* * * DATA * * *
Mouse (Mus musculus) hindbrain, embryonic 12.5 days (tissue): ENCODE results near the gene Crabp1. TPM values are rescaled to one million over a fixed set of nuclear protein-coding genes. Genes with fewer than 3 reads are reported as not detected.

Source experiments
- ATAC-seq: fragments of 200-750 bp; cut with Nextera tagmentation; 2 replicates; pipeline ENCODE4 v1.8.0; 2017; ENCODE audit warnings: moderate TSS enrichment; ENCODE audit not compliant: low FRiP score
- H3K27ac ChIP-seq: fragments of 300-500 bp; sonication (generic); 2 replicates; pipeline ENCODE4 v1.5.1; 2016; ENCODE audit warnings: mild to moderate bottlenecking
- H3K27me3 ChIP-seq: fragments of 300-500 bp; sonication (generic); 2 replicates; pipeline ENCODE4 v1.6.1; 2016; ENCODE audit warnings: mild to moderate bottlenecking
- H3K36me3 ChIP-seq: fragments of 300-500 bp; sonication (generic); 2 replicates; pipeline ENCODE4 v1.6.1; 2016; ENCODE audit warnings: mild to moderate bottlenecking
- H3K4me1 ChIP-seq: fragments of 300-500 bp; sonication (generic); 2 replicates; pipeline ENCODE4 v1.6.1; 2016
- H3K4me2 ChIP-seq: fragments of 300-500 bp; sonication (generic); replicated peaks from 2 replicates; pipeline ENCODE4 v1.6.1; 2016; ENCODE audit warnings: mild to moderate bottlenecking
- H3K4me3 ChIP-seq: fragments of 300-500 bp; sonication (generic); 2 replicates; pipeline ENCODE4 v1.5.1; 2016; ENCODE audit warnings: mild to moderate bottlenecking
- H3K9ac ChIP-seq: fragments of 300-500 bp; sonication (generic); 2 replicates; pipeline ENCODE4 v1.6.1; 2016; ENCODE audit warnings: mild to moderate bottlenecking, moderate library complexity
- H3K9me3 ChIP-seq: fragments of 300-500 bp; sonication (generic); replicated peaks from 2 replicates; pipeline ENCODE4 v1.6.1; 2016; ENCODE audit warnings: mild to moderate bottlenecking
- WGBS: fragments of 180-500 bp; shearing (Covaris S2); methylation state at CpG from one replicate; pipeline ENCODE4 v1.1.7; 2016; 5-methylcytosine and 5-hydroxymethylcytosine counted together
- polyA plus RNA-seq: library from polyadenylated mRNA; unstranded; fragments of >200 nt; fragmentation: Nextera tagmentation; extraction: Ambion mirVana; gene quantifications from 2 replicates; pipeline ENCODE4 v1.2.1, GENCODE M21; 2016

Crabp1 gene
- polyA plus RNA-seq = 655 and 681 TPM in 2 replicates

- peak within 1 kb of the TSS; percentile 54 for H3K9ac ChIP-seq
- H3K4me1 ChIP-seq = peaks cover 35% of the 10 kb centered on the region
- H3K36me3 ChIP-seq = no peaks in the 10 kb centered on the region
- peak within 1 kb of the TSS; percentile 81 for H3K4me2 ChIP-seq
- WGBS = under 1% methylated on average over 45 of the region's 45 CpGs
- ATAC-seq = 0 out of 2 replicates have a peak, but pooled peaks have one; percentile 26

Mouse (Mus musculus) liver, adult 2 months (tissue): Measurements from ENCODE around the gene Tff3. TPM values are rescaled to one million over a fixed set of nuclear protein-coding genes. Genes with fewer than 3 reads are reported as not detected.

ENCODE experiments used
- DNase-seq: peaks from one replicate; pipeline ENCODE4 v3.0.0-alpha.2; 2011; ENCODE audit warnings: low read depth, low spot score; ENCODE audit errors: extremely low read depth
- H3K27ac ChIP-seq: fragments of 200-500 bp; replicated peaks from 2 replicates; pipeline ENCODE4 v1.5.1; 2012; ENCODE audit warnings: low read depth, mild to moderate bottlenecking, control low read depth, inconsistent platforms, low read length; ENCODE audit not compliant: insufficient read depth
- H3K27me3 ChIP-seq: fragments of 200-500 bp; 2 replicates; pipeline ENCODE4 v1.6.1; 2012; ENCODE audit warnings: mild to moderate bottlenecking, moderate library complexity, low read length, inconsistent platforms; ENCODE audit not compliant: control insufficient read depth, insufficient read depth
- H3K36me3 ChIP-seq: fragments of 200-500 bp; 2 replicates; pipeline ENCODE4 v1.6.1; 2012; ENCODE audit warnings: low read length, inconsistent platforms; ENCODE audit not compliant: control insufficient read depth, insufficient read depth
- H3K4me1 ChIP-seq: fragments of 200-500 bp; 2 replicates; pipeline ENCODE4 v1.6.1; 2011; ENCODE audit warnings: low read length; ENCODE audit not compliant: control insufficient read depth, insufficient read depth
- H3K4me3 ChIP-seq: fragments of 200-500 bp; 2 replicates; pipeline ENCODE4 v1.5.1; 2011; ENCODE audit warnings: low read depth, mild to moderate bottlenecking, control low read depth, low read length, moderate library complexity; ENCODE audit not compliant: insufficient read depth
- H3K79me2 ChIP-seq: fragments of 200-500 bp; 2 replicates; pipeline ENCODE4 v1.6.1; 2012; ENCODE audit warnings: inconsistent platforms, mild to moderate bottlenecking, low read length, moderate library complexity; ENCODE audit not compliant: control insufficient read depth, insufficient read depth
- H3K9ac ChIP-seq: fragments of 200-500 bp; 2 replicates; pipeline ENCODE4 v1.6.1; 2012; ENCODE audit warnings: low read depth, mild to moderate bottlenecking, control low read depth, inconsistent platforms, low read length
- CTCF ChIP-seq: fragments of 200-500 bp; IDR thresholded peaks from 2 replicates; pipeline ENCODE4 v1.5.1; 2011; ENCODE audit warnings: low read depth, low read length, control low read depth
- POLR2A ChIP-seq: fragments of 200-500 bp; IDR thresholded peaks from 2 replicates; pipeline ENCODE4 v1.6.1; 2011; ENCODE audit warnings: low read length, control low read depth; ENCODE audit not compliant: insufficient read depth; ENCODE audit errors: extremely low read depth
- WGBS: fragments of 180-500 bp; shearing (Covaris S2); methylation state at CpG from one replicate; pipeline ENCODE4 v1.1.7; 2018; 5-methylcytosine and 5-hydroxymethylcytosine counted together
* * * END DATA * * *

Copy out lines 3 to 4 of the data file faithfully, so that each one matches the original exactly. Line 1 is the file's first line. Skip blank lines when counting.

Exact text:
- ATAC-seq: fragments of 200-750 bp; cut with Nextera tagmentation; 2 replicates; pipeline ENCODE4 v1.8.0; 2017; ENCODE audit warnings: moderate TSS enrichment; ENCODE audit not compliant: low FRiP score
- H3K27ac ChIP-seq: fragments of 300-500 bp; sonication (generic); 2 replicates; pipeline ENCODE4 v1.5.1; 2016; ENCODE audit warnings: mild to moderate bottlenecking